This past week I was trying to think of an illustration where God came to live in somebody. I was browsing through a book by Charles Colson.  Chuck Colson had worked for President Nixon years ago; he was in the Nixon administration; and he became a primary part of the Watergate scandal. Now, as a young man, God did not live in Chuck Colson. God didn’t live in Chuck Colson at all. Chuck Colson had grown up in the church and had some ideas about God in is brain. He had some religious traditions and habits in the head, but he didn’t have God living inside of him. Tragically, his life fell apart during the Watergate scandal. When his life fell apart, he started to associate with a group of men in whom Jesus lived. One man was named, Hughes, a senator from Iowa. Another man named, Quie, a representative from Minnesota. These were two devout men in whom God lived. Gradually a change became in Colson and like water seeping underground, Colson didn’t see it, but the Spirit of God was flowing beneath his life like an underground stream. Change started to happen in Colson’s life. One night, in desperation, after having a conversation with Hughes and Quie, Colson ran out of the room, the house and into his car when he sat behind the steering wheel and bawled like a baby. His feelings inside of him came bursting out. As his feelings burst out, he asked God to come in and live in him. He asked, “God, would you come and live in my life?”  Slowly and surely, as the days, months and years passed by, God came to live in Chuck Colson. God took up residence in Chuck Colson’s body. God started to live there in his body. Chuck Colson started to live in God and God started to live in Colson. Colson started to walk with God, talk with God, work with God, be with God and gradually Colson’s life was changed. God came to live in Colson and Colson in God. And we can understand that.  I know what it means that my father lives in me and l live in my father. You can understand that because chances are, your mom and/or dad live in you. You are keenly aware of your mom and dad living in you, and you live in them as well. You see yourself in each other.

When God comes to live in us, it is God’s love that comes and lives in us. Love. Pure love. Absolute love. The love of Christ comes and lives in you. That is Christ’s commandment to us: that we are loving people; that the love of Christ is to live in us.

And the result of all of this loving living inside of you? When the love of Christ lives in you and you obey God’s commandment to be a loving person, the outward result is peace, harmony, oneness with others.

That’s what the Bible passage for today is all about. God, would you and your love please come and live in these people. Would your love come and live in these people, so that they would be one, would be peaceful, would be in harmony with each other.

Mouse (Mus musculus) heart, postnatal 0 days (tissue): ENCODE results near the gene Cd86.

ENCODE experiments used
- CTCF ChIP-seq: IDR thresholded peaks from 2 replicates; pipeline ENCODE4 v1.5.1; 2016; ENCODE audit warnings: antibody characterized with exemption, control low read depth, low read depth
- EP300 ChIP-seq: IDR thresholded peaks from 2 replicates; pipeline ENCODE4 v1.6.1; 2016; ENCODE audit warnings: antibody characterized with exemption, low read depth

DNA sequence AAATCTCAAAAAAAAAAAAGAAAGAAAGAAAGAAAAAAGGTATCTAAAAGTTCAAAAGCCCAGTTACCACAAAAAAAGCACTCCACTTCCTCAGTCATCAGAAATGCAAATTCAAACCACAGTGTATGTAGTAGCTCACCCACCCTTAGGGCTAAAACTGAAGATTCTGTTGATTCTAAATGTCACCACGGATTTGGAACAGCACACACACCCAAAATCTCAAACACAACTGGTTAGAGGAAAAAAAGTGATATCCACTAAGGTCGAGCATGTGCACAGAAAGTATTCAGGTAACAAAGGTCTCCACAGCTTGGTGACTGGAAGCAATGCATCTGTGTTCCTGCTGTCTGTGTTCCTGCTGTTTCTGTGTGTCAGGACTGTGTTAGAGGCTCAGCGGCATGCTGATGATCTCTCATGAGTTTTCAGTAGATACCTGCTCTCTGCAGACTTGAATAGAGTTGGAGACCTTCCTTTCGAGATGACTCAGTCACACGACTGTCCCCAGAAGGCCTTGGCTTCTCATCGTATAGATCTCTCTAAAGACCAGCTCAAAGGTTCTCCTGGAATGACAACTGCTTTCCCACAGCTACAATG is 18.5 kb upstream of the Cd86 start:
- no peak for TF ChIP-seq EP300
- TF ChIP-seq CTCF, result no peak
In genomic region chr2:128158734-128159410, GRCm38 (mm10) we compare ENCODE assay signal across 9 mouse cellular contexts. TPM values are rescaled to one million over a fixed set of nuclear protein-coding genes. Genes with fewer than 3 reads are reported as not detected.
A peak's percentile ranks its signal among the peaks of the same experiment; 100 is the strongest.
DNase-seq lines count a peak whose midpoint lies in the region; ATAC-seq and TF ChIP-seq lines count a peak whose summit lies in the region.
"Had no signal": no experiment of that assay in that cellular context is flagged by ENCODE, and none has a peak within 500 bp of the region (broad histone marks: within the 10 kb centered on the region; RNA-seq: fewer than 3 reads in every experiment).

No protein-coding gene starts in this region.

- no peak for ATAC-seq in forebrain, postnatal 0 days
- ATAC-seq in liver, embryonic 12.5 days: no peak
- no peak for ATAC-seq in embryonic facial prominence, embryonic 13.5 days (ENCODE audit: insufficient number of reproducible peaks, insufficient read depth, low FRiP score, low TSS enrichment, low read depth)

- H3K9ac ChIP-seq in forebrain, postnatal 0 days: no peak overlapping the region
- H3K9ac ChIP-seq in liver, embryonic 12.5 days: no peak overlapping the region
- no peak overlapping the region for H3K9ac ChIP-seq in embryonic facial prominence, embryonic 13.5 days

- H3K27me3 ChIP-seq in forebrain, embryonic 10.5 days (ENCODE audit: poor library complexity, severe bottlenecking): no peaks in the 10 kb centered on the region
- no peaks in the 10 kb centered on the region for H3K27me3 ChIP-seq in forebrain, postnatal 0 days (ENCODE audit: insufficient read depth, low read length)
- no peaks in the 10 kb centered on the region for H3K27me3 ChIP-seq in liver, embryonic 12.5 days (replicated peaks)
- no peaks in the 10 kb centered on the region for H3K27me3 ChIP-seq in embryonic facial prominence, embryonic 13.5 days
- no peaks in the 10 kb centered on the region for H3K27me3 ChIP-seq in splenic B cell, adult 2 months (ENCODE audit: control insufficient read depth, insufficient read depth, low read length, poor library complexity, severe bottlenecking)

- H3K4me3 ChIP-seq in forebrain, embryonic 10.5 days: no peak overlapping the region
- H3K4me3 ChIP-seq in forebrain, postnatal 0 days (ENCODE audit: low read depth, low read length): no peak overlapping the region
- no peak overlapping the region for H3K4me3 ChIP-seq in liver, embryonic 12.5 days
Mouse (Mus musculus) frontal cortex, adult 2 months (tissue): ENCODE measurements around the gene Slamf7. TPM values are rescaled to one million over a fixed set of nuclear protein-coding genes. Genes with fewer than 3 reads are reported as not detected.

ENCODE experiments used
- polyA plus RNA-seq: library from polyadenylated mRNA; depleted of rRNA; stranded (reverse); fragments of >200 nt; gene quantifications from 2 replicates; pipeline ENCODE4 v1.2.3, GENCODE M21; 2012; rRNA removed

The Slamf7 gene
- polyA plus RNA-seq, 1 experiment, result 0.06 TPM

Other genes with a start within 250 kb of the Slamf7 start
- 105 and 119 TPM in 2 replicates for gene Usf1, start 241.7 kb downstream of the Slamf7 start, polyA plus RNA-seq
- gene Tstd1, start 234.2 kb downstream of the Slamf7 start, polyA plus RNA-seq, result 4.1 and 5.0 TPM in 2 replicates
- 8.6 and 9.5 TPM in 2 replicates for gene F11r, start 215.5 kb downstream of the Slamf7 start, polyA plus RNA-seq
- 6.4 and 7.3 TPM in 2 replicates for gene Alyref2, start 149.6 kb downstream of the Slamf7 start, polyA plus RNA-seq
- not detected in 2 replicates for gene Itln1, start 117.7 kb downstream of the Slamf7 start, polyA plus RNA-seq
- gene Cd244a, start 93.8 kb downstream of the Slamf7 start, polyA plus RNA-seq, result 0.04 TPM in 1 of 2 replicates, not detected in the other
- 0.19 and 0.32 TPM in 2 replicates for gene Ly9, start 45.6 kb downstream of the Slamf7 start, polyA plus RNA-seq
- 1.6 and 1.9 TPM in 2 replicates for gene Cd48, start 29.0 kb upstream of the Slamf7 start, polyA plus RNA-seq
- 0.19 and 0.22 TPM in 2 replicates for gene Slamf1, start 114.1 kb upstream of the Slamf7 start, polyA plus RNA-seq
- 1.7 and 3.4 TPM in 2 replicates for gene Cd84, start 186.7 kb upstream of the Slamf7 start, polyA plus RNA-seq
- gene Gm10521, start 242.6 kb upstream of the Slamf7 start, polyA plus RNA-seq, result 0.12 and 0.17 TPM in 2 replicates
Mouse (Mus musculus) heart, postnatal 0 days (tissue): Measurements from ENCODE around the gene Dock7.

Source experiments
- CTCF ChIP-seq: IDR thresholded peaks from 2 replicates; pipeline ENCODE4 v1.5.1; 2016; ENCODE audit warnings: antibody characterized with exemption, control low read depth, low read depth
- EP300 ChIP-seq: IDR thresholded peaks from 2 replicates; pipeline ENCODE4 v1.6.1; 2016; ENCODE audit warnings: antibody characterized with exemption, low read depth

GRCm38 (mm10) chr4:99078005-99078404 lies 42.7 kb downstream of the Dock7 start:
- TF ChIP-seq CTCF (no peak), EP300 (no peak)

Look at the fighting that goes on between world religions and also between denominations and non-denominational churches. How these groups of people fight with each other about religion and within Christianity. In the past, the Lutherans and the Catholics fought about the pope. The Presbyterians and Methodists fought about how to methods to govern a church. The Baptists and the Pentecostals fought about how much water was necessary for baptism. The denominational churches today fight, with the non-denominational churches about being “born again.” What is it about religious people that we think that we have the right way and therefore others have the wrong way. We are on the right path and they are on the wrong path. We have the right interpretation of the Bible and they have the wrong interpretation. What is it about religious people that we withhold love from people who don’t agree with us? What is it that we always have to fight about religion? … Christians have fought with each other throughout all of church history. That is, in teaching my course, ON HOW THE BIBLE WAS MADE, we learned that Wyclif, who first translated the Bible into the language of the laity; his bones were dug up and were burned, forty years after he died. Talk about fighting about religion. … And knowing that people love to fight about religion, the Irish Catholics fight with the Irish Protestants, the Jews fight with the Muslims, the evangelicals fight with the mainliners, the Christians fight with the Gentiles (that is, everybody who is not a Christian and cannot be saved); knowing these enormous conflicts between world religions throughout all of human history and knowing these enormous conflicts within Christianity throughout all of church history; Jesus said: God, would you and your love please come and live in these people? Would your love please come and live in these people, so that there would be harmony and peace on the earth?